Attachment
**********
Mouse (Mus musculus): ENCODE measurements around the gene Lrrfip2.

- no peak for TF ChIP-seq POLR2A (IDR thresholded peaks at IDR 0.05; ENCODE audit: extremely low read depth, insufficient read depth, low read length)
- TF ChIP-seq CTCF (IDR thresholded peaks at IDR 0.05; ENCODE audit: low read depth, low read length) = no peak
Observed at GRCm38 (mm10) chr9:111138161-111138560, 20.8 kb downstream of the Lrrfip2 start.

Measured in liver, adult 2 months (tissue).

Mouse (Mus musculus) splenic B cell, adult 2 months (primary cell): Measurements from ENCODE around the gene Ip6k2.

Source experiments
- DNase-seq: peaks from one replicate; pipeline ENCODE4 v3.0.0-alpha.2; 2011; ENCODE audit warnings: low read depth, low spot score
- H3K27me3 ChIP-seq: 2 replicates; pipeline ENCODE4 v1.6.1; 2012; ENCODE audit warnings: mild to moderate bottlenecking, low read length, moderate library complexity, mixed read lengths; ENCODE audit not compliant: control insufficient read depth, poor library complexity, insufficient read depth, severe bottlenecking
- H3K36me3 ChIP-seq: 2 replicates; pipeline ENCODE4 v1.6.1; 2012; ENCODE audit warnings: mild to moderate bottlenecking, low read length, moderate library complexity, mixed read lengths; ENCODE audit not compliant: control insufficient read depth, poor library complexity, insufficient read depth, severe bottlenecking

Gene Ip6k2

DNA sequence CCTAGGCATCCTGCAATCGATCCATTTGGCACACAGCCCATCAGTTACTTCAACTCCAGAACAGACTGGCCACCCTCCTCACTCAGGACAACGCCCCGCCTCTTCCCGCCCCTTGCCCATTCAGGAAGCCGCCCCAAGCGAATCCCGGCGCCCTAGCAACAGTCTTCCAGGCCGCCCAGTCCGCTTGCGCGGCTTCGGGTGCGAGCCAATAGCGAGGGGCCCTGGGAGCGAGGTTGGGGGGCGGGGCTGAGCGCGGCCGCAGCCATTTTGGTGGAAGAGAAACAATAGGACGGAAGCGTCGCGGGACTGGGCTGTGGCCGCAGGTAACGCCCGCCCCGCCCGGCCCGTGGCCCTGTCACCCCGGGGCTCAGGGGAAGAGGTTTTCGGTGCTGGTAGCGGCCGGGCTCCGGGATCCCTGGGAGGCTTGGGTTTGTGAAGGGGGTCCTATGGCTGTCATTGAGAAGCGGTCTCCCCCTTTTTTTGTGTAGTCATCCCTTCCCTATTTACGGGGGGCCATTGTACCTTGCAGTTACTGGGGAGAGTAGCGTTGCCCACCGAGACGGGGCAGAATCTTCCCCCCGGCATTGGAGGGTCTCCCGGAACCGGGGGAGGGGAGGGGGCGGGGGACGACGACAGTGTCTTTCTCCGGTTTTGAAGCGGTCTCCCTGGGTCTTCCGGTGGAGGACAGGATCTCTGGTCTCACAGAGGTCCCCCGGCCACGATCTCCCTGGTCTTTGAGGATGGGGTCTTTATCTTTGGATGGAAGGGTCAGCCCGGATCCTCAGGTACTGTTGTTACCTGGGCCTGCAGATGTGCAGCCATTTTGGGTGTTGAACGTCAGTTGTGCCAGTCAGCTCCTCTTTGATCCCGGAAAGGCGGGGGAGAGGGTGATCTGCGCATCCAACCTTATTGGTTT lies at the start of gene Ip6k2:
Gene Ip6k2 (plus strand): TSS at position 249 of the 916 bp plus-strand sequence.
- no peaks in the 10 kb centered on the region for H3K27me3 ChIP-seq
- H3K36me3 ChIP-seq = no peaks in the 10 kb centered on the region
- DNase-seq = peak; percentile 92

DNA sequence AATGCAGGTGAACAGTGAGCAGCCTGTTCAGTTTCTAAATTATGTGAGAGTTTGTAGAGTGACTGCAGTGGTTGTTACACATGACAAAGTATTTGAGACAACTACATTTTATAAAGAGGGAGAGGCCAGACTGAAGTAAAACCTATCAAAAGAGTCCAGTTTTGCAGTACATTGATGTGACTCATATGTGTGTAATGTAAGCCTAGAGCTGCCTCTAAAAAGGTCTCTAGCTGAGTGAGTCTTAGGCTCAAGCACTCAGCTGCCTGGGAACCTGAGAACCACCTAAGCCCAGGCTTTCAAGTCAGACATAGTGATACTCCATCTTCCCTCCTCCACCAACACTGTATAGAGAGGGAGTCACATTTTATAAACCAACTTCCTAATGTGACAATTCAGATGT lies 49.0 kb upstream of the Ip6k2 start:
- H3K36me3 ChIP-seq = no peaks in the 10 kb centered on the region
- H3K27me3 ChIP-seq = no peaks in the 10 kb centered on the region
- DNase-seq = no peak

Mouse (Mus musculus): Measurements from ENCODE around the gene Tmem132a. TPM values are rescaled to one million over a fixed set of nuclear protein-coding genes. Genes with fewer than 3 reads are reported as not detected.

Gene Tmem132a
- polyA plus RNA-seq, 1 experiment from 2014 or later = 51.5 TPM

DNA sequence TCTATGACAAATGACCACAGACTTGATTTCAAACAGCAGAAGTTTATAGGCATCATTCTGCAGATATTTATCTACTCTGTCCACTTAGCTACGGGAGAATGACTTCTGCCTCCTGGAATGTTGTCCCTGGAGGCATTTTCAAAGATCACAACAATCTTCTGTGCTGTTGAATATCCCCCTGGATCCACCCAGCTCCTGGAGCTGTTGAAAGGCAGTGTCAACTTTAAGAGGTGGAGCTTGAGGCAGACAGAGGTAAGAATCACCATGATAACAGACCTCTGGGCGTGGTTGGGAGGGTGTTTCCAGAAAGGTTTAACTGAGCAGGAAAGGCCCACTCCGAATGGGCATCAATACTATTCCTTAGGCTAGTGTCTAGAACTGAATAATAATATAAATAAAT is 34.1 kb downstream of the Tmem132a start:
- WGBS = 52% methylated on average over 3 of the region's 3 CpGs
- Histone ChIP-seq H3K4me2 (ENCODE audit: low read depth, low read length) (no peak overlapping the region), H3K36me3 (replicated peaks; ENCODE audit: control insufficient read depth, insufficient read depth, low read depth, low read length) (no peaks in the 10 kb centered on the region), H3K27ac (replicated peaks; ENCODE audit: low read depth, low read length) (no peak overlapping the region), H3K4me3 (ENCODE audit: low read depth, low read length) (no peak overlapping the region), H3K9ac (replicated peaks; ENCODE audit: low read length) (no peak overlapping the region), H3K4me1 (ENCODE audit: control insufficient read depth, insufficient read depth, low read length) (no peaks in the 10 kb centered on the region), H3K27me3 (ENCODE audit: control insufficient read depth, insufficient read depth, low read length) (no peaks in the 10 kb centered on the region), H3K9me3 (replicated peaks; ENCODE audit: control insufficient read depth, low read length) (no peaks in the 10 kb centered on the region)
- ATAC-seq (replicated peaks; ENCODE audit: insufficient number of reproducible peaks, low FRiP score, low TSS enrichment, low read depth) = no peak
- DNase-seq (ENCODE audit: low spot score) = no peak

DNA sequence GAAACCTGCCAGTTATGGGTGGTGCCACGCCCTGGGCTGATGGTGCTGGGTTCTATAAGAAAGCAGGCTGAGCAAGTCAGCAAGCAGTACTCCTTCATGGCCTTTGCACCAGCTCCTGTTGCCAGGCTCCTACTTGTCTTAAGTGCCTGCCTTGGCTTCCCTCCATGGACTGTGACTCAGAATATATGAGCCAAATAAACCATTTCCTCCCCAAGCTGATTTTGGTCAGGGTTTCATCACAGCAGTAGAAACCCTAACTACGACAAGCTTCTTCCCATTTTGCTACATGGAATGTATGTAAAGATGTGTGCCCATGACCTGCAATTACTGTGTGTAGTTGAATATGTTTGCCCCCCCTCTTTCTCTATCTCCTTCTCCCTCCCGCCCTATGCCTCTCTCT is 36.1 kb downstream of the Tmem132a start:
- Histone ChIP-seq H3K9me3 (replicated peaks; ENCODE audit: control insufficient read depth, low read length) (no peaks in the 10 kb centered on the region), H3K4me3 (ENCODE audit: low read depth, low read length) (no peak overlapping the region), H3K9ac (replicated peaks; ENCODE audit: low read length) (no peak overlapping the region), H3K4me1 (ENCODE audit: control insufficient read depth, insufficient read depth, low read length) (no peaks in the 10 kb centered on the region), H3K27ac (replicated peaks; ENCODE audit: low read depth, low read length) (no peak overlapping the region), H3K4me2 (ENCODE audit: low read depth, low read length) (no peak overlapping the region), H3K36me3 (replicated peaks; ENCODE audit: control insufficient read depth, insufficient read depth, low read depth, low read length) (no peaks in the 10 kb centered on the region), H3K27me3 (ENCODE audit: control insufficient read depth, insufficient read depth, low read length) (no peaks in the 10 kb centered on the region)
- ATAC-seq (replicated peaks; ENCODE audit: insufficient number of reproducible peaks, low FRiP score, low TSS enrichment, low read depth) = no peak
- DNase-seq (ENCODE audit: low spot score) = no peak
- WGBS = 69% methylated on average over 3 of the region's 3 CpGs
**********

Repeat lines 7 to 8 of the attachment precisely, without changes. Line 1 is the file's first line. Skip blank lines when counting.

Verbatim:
Source experiments
- DNase-seq: peaks from one replicate; pipeline ENCODE4 v3.0.0-alpha.2; 2011; ENCODE audit warnings: low read depth, low spot score